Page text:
At first, I was extremely skeptical and very much against the idea of online dating.
I had been single for more than four years. (After a hard breakup and getting serious about school, I wasn't trying to jump back into another relationship anytime soon.)
After graduating and getting a job, I got tired of the club scene, so in the fall of 2014, I decided to try this online dating thing.
I had friends who were on Tinder and OkCupid, which made me feel way behind as far as experience in relationships go.
I'm actually not ashamed to say that by 2015, I had accounts on Tinder, Bumble, OkCupid and SoulSwipe.
Going on dates wasn't easy since I had my guard up. Naturally, I closed myself off for so long that it was extremely hard to open up.
You can imagine how many fuckboys I encountered within seconds of my initial download of the apps, but that didn't stop me. I was determined to get out there, but I knew I had to be somewhat strategic if I was going to be successful.
Then, I read Aziz Ansari's "Modern Romance," and I decided to try this dating thing as a sort of social experiment.
Aziz points out throughout the book that those text bubbles and screenshots are people too, and instead of getting caught up in ideals, it's worth giving a guy a chance (or two).
I was determined to do just that.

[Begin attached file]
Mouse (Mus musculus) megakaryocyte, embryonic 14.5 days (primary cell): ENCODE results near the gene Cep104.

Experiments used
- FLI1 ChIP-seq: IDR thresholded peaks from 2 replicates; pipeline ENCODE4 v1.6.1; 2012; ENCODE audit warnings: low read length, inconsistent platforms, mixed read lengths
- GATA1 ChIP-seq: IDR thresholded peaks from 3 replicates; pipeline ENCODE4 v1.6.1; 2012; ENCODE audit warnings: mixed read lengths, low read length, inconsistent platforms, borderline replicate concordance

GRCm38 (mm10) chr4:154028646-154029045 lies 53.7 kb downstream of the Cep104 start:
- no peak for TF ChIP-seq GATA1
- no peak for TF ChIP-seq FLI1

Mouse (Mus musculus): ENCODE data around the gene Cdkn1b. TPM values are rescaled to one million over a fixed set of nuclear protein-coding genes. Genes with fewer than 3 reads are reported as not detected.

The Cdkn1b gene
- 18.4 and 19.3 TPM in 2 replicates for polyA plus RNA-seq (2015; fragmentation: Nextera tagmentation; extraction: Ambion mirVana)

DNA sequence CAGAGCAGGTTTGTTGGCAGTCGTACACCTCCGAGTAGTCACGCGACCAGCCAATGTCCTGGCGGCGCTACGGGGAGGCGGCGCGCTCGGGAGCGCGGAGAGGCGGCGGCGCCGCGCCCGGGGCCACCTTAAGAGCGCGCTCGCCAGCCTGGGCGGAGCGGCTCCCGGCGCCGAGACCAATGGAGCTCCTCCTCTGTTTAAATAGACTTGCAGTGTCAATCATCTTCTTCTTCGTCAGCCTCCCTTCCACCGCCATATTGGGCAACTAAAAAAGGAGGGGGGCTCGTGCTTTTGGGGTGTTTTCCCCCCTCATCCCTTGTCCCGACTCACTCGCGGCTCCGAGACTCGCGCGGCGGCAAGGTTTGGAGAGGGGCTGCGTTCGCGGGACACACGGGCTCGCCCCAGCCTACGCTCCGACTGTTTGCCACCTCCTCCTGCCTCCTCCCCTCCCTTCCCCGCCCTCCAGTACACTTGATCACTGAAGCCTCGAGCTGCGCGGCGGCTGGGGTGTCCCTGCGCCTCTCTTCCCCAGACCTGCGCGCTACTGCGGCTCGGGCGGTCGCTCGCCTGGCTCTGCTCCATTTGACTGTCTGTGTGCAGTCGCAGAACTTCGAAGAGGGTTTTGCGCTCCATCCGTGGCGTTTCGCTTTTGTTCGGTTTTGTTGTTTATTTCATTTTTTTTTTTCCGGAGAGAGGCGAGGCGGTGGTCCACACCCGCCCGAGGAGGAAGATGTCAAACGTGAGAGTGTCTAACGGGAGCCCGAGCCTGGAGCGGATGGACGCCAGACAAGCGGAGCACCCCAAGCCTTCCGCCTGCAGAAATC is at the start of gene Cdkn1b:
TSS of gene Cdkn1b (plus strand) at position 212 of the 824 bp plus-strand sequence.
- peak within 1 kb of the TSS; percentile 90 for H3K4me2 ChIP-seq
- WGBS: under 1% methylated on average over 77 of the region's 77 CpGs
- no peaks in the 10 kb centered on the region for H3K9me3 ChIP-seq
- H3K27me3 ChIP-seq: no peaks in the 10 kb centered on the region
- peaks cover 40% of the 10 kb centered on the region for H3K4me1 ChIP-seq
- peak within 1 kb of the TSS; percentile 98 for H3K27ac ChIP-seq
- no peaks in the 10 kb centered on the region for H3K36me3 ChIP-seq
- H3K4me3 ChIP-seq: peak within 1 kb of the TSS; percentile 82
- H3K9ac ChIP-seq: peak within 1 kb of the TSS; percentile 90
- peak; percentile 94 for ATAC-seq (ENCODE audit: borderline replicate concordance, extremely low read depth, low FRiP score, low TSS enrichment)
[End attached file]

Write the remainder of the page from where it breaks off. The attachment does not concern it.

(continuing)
People deserve a fair chance, and nobody is perfect. These are the facts, and this is how I viewed online dating.
I wanted to give these guys a chance and not just write them off because they had never seen classic movies like "Sixteen Candles" or "The Breakfast Club" (serious deal-breakers for me).
I figured if his messages were cool, within appropriate comfort levels and he was cute, I'd give him a shot. I wanted to at least see where the first dates would land me.
One key game changer is this: After creating an account on Bumble, I got comfortable messaging guys and making the first move. The ball was completely in my court.
Later, I found out that was actually one of the main appeals that caught my boyfriend's eye.
I was never the type to actively pursue guys, and I have a history of pushing people away once they get too close. But here I am, currently going strong in an eight-month relationship, and things are pretty great.
So, here are the steps I took to end the judgment and be open to anything while online dating:
1. Be vulnerable.
Here's the thing: Unless you're ready to date, online dating isn't going to work or go well for you. Have you ever head of the saying, “Be who you're looking for”?
Well, if you want to be treated right or with respect, then you have to treat others in that exact way and be willing to compromise or meet someone halfway. You have to be willing to let your guard down and open up.
Our generation tends to think "catching feelings" is weak and that putting yourself out there is a huge mistake, but doing exactly that is the only way you'll be able to decipher a genuine connection versus just a hookup.
If you're messaging a guy and he says "Pineapple Express" is a classic and "The Breakfast Club" is pure '80s BS, then don't write him off. He's entitled to his beliefs, and just because you don't have the same taste in movies, it's not the end of the world.